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What’s new in Elyra 2.0

Earlier this month JupyterLab 3.0 was released, providing a slew of new features. In this blog post, I recap a few highlights and how the Elyra 2.0 extensions take advantage of them.

Note: New to Elyra? Take a look at the overview documentation. TL;DR: Elyra provides productivity features for common data science and AI tasks.

Support for Language Servers

Many modern integrated development environments (IDEs) simplify development by providing editor features like autocomplete, “go to definition”, “find references”, or linting.

JupyterLab optionally supports these features by integrating with Language Servers using the jupyterlab-lsp extension. Language Servers are available for many languages, including Python and R. Note that some Language Servers might not support every convenience feature.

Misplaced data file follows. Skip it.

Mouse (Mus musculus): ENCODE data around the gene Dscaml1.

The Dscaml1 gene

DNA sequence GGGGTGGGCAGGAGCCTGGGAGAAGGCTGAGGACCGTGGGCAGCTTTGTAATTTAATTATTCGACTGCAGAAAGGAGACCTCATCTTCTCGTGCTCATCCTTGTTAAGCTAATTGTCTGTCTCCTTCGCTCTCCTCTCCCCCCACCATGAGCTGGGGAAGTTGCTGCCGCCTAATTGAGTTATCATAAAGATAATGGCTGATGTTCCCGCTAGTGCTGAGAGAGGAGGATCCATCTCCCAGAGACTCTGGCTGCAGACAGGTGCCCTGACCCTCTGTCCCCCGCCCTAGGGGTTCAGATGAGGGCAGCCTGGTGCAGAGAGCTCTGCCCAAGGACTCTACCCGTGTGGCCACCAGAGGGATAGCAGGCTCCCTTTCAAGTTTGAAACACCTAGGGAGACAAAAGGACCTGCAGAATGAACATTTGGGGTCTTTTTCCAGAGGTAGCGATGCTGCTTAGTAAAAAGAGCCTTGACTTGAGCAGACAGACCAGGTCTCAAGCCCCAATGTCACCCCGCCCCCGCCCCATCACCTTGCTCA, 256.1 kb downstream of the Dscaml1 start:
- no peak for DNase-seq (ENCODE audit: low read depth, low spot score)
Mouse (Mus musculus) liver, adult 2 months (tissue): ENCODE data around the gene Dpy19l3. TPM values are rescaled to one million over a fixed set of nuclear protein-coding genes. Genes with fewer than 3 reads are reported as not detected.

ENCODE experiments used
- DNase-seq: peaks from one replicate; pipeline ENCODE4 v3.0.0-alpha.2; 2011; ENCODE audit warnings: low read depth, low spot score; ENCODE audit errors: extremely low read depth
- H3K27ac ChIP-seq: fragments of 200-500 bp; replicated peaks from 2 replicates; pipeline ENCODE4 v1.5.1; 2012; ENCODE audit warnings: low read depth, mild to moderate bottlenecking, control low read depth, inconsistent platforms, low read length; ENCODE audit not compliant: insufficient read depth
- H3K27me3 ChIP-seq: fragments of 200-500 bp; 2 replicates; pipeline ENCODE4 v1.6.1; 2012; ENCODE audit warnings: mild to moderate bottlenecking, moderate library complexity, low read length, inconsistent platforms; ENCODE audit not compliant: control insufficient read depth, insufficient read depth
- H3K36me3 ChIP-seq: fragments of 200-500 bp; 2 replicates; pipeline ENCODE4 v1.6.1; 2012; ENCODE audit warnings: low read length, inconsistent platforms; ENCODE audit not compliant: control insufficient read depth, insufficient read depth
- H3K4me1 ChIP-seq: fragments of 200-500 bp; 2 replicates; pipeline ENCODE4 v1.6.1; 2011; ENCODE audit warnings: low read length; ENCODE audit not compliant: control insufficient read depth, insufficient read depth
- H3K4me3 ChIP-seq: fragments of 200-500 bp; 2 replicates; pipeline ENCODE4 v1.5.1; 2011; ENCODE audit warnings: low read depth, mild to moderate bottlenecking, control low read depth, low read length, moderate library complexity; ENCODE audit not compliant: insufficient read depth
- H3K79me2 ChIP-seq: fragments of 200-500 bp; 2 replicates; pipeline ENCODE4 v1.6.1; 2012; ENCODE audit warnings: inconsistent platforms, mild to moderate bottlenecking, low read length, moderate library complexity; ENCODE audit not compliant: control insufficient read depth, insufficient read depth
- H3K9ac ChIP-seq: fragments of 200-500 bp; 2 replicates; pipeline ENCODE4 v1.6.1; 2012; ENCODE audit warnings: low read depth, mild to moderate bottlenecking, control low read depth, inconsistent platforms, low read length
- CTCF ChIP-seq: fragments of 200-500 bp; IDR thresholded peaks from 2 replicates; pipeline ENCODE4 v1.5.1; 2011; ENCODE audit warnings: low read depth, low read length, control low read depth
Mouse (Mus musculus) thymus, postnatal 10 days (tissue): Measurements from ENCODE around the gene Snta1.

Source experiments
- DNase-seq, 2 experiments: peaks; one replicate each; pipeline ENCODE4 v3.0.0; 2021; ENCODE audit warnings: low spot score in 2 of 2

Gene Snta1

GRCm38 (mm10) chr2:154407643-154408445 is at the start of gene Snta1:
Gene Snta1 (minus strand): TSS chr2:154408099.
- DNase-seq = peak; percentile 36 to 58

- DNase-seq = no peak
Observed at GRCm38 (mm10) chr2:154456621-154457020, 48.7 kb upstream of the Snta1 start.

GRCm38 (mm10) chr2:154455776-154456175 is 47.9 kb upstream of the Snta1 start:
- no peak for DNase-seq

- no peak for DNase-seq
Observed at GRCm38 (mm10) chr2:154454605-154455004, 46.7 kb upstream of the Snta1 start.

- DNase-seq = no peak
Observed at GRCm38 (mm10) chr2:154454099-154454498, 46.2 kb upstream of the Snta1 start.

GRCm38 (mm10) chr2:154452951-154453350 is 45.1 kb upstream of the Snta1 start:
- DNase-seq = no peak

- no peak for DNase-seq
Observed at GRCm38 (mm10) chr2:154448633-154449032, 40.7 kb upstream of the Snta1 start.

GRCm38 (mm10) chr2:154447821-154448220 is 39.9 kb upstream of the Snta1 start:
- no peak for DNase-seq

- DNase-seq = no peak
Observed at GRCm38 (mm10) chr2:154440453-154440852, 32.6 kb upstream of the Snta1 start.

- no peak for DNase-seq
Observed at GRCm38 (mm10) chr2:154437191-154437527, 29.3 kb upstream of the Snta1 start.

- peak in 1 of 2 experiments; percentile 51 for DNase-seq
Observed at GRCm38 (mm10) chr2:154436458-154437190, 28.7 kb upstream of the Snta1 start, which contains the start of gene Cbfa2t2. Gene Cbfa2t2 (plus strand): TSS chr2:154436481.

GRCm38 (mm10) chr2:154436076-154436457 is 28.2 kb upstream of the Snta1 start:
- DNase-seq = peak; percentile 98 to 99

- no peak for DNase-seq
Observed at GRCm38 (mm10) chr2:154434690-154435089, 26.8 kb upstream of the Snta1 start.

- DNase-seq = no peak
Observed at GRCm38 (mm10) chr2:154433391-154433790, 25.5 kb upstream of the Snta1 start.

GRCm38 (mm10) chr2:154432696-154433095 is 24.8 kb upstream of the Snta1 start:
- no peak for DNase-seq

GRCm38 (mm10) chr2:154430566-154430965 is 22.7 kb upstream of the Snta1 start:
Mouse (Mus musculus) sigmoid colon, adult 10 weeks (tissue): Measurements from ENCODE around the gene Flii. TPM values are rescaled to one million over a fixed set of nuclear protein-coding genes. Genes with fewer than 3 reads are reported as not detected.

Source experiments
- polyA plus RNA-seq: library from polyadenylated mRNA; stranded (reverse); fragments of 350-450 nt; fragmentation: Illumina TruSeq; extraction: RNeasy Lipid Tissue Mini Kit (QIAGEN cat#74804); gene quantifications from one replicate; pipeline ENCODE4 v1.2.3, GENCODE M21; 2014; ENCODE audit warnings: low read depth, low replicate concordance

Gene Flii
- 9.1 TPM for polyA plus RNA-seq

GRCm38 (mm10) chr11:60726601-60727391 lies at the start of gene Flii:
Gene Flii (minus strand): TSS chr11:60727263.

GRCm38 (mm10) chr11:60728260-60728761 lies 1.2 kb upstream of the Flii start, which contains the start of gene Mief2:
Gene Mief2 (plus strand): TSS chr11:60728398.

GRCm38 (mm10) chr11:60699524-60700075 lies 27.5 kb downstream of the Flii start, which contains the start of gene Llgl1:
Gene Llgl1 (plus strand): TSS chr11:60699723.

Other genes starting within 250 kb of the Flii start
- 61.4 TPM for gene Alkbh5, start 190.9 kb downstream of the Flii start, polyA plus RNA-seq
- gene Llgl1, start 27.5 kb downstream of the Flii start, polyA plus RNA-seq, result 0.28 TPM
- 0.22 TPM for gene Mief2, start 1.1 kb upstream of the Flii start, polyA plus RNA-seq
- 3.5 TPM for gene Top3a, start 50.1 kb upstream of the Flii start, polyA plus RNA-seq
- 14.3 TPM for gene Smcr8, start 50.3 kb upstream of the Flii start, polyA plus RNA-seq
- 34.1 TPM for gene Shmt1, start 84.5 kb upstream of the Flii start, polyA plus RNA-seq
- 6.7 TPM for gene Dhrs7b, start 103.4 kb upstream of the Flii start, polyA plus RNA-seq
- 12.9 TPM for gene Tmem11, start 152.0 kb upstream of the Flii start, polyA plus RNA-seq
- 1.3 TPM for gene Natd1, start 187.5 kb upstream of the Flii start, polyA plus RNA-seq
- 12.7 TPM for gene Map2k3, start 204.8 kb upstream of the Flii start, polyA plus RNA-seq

Elyra 2.0 includes the Python Language Server, enabling these features in the notebook editor and Python script editor, as shown below.

Lint code, use auto-complete, open signature preview, find references and more using the Python Language Server integration

You can add support for other languages by installing the appropriate Language Server and its prerequisites.

Visual debugger

JupyterLab includes a visual debugger front-end that provides common debugging tasks. For example, you can set breakpoints, step through code, or inspect data. The front-end requires a kernel with support for debugging.

As of January 2021, the only Jupyter Python kernel that supports debugging is xeus-python.

Note: Note that this kernel currently does not support all iPython features, such as cell magics.

Neither JupyterLab 3.0 nor Elyra 2.0 install xeus-python by default. You therefore have to install it separately from PyPI, conda, or build from source code.

Debugging a notebook